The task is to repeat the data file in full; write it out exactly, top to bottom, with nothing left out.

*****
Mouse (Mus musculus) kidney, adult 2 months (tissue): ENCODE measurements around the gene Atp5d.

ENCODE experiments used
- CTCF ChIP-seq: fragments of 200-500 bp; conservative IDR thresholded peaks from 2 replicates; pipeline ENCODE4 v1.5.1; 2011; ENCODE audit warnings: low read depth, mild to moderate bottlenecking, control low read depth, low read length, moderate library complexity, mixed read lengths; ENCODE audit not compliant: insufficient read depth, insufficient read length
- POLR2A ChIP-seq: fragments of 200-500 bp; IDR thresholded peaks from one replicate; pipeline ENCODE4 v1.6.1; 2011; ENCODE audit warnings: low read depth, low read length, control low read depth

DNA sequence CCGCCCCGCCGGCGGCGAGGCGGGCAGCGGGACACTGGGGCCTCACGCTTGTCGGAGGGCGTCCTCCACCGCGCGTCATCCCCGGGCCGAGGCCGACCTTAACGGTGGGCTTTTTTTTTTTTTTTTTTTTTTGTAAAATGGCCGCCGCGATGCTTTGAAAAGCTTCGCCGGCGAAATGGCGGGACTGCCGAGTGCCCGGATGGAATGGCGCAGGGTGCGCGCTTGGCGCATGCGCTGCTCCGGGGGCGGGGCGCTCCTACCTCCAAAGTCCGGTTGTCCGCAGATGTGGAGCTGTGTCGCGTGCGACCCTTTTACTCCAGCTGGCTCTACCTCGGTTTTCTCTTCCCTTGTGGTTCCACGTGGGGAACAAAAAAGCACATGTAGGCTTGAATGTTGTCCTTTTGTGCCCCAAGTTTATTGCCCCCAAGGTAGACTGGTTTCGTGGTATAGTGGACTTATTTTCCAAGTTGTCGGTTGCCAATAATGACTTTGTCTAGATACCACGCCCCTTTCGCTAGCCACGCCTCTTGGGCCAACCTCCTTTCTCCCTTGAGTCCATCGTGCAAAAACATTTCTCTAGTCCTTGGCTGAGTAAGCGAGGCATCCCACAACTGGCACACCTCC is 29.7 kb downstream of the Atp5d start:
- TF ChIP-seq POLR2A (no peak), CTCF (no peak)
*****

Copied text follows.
Mouse (Mus musculus) kidney, adult 2 months (tissue): ENCODE measurements around the gene Atp5d.

ENCODE experiments used
- CTCF ChIP-seq: fragments of 200-500 bp; conservative IDR thresholded peaks from 2 replicates; pipeline ENCODE4 v1.5.1; 2011; ENCODE audit warnings: low read depth, mild to moderate bottlenecking, control low read depth, low read length, moderate library complexity, mixed read lengths; ENCODE audit not compliant: insufficient read depth, insufficient read length
- POLR2A ChIP-seq: fragments of 200-500 bp; IDR thresholded peaks from one replicate; pipeline ENCODE4 v1.6.1; 2011; ENCODE audit warnings: low read depth, low read length, control low read depth

DNA sequence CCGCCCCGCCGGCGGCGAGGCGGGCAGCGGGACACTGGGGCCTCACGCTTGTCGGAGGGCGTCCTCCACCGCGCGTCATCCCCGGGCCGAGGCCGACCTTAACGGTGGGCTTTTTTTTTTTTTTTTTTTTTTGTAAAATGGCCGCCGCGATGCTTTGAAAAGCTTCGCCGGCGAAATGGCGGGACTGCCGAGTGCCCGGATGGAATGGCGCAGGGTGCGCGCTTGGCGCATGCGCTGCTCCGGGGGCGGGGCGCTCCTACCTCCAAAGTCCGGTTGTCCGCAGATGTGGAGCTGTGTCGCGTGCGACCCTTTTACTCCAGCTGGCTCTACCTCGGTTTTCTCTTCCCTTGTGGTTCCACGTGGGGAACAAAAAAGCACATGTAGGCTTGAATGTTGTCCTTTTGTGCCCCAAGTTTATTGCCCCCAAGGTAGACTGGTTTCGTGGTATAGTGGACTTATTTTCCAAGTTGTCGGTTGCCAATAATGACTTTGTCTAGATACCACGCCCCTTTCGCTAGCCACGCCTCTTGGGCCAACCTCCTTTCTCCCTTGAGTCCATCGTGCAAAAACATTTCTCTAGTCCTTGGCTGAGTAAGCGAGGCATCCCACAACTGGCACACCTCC is 29.7 kb downstream of the Atp5d start:
- TF ChIP-seq POLR2A (no peak), CTCF (no peak)